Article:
Jim Souhan
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Sylvia Fowles will play in what might be her second-to-last home game on Sunday night at Target Center.

If they offer her a farewell gift, she should reprise her career and swat it into the second row.

Fowles plans to retire at the end of this season, during which she has dealt with knee problems. She is already the WNBA's all-time leading rebounder, and ranks first in shooting percentage and effective shooting percentage, and is fourth in blocks and ninth in points just behind Lynx assistant coach Katie Smith.

This season, despite her age (36) and ailments (several), Fowles ranks first in the WNBA in rebounding average and field-goal percentage, and seventh in blocks.

This is no time for Fowles to retire. The league is growing in popularity, and the Lynx have two first-round picks in the upcoming draft, one of which could be quite high.

For all of their struggles this season, the Lynx may be a little point guard stability away from contending again. Remember, they had a home playoff game last year, and just happened to catch the Chicago Sky as they were getting healthy and hot.

Fowles is one of the unique forces in the game. She might be the greatest pure center in league history. She remains an excellent player and a walking slice of history.

Why retire now?

Fowles playing 20 minutes a game is valuable and possibly irreplaceable, and promising center Nikolina Milic could give the Lynx a dynamic post duo.

If, however, this is Fowles' last week in a Lynx uniform, Minnesota should show its appreciation.

She is one of the greatest athletes to perform in our state. She's so good that when she joined a team that had already won two championships while featuring four Hall of Fame-caliber players, her coach, Cheryl Reeve, redesigned the offense to run through her.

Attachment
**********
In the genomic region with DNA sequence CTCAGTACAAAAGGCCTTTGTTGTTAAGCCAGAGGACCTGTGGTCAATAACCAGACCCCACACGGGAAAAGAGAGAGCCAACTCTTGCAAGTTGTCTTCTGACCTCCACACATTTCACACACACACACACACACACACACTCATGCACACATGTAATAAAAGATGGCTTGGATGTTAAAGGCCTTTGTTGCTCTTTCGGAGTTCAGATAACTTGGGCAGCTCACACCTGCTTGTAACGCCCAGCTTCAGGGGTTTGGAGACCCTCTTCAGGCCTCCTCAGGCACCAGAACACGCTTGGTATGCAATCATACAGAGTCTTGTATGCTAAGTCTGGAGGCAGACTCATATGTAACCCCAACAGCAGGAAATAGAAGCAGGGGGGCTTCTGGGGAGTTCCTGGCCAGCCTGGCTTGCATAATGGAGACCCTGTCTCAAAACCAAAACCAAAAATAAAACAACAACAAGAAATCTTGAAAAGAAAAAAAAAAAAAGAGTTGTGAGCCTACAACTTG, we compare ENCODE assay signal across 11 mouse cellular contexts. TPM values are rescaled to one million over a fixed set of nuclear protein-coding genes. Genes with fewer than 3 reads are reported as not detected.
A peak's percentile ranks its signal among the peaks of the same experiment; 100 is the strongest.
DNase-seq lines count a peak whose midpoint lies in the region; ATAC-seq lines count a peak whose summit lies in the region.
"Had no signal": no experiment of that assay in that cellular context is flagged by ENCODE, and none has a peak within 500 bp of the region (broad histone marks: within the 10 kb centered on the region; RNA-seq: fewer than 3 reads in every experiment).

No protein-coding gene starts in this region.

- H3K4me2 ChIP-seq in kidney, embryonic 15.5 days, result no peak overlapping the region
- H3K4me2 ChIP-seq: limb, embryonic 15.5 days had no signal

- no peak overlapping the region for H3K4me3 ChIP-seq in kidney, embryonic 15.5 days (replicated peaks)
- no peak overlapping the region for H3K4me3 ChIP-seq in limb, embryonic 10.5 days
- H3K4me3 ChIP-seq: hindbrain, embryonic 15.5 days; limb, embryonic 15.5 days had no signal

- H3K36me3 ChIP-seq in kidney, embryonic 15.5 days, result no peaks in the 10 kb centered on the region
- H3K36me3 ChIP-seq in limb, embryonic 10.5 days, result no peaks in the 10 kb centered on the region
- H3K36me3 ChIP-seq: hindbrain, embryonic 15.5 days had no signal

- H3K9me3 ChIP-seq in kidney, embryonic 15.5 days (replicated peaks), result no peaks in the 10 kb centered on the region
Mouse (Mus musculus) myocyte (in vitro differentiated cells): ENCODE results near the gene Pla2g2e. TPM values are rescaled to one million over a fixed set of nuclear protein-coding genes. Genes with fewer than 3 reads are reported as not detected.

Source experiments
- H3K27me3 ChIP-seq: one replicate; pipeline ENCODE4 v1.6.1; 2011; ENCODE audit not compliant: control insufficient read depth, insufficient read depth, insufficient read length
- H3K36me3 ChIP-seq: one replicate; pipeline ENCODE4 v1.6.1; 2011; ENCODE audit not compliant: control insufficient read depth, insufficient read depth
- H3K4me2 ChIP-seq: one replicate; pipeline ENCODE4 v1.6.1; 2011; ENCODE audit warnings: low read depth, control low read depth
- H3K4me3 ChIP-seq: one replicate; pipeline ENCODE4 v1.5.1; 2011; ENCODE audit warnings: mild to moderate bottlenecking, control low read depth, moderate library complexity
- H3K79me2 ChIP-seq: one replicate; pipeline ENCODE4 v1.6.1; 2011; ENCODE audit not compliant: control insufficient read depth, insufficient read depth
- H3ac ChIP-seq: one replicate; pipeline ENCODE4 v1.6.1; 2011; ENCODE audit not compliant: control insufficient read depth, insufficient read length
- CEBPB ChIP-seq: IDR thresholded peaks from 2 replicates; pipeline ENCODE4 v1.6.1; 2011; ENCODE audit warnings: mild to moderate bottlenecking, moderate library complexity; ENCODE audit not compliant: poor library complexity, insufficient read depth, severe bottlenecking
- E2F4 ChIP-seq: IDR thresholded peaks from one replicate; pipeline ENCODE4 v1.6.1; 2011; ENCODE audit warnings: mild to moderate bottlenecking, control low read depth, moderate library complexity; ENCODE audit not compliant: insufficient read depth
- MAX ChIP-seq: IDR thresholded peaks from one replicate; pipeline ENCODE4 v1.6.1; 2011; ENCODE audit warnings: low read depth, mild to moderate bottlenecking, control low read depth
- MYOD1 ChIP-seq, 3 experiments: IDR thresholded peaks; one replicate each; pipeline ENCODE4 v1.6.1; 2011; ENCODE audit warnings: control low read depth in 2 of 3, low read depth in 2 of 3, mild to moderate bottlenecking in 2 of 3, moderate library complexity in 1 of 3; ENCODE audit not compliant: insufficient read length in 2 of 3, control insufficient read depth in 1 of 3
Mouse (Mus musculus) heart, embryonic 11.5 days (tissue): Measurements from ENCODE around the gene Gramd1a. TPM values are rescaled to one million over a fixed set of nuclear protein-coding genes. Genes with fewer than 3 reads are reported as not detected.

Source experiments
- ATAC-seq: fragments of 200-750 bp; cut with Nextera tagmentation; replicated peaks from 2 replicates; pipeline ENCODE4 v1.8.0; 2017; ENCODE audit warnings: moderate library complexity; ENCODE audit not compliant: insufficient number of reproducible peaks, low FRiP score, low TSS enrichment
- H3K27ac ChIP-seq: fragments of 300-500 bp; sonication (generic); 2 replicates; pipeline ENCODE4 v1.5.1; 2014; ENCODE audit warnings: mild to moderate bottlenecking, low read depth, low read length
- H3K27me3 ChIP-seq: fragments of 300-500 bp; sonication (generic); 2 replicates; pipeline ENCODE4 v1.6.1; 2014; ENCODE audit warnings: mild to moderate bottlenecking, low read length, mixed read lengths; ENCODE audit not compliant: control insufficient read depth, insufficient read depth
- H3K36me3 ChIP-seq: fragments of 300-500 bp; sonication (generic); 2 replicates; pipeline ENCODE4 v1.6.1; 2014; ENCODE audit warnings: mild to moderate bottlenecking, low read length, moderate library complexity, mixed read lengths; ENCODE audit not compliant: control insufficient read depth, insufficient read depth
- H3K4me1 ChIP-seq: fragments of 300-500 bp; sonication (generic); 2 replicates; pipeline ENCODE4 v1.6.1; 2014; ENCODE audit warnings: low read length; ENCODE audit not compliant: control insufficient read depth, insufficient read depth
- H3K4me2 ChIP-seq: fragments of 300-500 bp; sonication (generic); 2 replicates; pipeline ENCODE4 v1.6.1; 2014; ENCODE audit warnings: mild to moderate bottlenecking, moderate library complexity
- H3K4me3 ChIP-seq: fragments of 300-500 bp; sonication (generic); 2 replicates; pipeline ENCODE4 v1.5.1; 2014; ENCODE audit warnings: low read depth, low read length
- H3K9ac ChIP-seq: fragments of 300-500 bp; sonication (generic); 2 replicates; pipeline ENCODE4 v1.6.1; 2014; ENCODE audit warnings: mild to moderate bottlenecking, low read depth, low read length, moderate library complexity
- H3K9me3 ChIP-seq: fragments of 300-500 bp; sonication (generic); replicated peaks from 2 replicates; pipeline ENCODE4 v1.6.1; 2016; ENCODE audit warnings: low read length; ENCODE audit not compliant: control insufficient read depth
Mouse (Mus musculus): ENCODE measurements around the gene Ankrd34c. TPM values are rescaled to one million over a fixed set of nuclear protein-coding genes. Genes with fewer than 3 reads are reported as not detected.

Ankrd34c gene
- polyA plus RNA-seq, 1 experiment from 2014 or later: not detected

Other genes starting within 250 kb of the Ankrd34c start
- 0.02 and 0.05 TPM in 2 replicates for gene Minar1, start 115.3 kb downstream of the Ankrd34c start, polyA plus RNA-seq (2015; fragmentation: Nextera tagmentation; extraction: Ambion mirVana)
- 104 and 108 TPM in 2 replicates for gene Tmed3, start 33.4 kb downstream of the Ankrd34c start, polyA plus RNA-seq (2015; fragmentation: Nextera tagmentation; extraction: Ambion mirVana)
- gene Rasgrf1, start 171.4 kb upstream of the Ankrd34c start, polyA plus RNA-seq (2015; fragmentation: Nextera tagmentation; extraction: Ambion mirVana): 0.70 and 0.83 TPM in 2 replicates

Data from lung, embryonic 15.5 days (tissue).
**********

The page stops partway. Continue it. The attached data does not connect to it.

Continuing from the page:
Minnesotans, though, aren't the only ones who should take note. Fowles' farewell tour has seemed to pale in comparison to Seattle star Sue Bird's.

This became painfully noticeable during the All-Star Game — an All-Star Game in which Fowles won the tip, swished a three-pointer on the game's first shot and later dunked.

ESPN's WNBA announcers are excellent, but when Bird and Fowles left the All-Star Game for the last time, the camera followed Bird and largely ignored Fowles.

"There's no question that Sylvia is not being treated equally," Reeve said. "Look no farther than the All-Star Game, with ESPN, who should know better."

Reeve praised ESPN's broadcasters but questioned the camera work. "When two legends like Sue and Syl are departing the court, we only get a visual of Sue Bird leaving the court and then they flash to the back of Syl after she's already kind of left the floor," Reeve said. "I thought that was a big mess that is a microcosm of what's happening.

"Sue is very aware of it. She was uncomfortable with it. When an official, following the All-Star Game, takes the game ball and brings it to Sue and does not acknowledge Syl, Sue then goes to Syl."

Reeve is right about that sequence, and white WNBA stars receiving more attention than Black stars. In terms of Fowles and Bird, there is another factor.

Fowles is private. Bird is gregarious and a willing interviewee. At the Final Four in Minneapolis this spring, she and her friend Diana Taurasi starred on an alternate broadcast of the games, and were hilarious. Fowles was in town along with a large, eager group of media who passionately cover women's basketball, and was hardly heard from.

Bird will remain a public figure. Fowles has chosen to be a mortician, and those close to her say that is typical — that she would want to work in private to ease the pain of people who are suffering.

The reasons for Fowles to continue — more money, records and acclaim — probably don't appeal to her.

Sunday night and in Friday night's home finale, Fowles should receive enough adulation to make her blush, whether she likes it or not.